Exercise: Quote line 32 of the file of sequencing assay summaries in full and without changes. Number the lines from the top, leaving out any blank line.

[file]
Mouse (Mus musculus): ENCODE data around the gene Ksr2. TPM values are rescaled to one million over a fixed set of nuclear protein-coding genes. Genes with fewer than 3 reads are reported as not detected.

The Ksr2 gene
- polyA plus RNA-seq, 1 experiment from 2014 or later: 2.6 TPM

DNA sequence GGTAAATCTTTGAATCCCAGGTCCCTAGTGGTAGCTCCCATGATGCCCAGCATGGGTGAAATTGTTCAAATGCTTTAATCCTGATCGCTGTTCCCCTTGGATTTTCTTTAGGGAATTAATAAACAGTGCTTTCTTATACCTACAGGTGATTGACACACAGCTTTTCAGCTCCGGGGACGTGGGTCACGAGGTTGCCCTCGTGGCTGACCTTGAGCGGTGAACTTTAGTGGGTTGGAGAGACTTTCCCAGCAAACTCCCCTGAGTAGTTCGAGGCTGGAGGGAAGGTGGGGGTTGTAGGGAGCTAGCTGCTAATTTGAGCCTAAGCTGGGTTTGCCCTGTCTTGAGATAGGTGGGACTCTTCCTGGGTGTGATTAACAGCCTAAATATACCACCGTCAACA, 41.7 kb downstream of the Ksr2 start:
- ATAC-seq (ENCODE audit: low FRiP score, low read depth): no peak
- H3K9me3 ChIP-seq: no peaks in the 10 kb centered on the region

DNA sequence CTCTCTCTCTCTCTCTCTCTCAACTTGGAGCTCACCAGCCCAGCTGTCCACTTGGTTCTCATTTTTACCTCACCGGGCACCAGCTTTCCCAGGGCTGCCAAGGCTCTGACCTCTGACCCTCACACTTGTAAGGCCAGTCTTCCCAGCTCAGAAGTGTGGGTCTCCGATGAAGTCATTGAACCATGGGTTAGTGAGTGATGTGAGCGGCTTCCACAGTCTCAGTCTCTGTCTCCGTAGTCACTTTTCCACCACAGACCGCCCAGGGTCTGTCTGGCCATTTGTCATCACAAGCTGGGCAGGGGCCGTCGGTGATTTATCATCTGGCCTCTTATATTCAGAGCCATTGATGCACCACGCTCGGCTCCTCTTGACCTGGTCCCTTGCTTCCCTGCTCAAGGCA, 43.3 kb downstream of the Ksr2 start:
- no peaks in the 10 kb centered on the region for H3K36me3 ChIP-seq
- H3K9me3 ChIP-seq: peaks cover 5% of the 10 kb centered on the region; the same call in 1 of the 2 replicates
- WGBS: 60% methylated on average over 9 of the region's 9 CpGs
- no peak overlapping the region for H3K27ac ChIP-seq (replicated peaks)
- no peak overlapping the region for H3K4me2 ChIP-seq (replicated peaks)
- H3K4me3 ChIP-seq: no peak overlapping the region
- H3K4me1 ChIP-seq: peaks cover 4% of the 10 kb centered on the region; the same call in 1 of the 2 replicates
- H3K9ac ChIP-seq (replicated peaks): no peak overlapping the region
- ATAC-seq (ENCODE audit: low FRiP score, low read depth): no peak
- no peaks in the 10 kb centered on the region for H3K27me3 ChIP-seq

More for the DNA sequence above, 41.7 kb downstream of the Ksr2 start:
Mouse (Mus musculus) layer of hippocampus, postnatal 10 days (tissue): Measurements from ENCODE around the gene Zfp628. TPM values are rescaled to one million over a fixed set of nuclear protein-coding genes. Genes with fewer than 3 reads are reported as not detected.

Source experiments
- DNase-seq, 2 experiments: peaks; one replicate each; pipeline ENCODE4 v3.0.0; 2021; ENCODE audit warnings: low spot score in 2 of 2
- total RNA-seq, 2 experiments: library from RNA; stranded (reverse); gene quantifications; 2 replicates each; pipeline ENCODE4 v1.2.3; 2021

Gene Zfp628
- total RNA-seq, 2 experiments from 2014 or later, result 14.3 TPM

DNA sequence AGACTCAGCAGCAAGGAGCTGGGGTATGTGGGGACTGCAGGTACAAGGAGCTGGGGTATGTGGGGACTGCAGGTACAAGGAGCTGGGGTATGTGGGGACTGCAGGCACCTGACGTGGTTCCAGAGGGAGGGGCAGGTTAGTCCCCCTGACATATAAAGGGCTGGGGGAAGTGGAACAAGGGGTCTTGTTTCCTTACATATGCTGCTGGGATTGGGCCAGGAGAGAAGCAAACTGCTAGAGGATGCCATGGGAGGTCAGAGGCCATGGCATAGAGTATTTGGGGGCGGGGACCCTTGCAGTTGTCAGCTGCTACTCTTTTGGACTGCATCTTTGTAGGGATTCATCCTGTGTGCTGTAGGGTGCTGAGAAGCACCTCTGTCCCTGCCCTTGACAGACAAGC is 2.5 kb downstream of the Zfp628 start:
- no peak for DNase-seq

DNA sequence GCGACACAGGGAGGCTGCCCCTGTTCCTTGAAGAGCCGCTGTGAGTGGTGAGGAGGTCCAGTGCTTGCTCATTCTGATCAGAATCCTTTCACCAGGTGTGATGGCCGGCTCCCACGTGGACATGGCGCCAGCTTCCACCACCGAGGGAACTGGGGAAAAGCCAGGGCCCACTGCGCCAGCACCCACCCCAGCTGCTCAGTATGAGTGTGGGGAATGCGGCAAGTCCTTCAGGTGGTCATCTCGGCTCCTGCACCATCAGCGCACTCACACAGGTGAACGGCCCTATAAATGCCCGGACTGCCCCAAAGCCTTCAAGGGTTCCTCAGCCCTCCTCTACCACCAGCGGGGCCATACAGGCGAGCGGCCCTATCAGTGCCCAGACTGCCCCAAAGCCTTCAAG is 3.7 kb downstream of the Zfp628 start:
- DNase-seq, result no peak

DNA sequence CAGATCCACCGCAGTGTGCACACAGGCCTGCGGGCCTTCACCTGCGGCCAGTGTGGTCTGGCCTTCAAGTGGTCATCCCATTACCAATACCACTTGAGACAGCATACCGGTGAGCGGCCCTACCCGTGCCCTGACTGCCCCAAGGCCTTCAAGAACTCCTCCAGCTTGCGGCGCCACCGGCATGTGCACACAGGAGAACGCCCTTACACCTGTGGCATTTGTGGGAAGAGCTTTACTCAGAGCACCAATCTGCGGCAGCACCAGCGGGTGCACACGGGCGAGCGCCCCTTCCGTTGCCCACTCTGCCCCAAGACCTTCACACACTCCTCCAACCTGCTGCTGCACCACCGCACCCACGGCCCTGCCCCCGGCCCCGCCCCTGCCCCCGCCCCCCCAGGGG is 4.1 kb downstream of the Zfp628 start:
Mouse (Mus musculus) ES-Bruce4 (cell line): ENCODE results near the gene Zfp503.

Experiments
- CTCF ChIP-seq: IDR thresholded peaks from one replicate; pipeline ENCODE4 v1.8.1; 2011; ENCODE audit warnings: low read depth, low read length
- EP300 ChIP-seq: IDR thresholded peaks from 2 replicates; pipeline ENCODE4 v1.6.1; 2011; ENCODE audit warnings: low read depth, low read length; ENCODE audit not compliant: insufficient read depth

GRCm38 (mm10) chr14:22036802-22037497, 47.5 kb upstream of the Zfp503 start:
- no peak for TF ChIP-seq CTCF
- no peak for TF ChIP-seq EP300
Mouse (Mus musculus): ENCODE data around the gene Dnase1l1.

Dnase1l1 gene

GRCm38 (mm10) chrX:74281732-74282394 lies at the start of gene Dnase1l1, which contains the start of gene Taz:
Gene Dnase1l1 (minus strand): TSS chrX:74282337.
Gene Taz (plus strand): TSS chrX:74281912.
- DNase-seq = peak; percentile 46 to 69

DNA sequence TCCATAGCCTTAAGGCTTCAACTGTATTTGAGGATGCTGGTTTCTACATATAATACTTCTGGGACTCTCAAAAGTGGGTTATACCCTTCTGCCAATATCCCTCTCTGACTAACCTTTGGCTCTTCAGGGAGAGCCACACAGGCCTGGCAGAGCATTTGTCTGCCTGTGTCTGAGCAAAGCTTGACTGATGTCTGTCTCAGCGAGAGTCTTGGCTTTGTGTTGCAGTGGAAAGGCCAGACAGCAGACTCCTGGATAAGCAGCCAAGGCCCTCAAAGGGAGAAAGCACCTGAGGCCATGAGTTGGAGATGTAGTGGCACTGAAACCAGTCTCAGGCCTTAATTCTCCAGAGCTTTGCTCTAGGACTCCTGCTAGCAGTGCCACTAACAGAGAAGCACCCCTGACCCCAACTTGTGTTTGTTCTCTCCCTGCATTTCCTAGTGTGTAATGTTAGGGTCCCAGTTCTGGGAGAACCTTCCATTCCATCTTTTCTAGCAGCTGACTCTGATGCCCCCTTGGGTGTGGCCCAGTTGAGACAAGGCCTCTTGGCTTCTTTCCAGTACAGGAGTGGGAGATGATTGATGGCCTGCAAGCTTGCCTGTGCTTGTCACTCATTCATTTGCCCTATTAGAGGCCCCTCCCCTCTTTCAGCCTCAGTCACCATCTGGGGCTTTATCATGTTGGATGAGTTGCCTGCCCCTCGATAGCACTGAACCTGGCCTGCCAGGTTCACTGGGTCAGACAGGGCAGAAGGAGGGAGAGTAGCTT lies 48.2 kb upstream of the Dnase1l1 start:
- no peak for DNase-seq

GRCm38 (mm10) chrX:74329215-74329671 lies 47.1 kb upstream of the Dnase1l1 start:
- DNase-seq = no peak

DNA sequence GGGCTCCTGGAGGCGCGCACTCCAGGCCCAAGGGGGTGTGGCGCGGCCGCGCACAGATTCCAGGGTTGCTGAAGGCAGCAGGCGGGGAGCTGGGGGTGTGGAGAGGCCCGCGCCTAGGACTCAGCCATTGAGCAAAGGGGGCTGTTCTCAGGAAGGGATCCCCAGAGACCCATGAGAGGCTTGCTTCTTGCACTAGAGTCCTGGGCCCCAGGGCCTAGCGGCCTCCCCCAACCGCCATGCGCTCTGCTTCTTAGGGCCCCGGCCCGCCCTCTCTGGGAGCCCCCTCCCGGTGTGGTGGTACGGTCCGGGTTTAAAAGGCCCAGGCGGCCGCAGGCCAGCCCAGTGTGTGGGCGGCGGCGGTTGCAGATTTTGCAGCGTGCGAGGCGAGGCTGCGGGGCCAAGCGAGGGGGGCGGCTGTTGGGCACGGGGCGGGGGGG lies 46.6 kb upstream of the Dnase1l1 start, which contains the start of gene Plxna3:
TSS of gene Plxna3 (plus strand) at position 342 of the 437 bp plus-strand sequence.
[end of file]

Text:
- CTCF ChIP-seq: IDR thresholded peaks from one replicate; pipeline ENCODE4 v1.8.1; 2011; ENCODE audit warnings: low read depth, low read length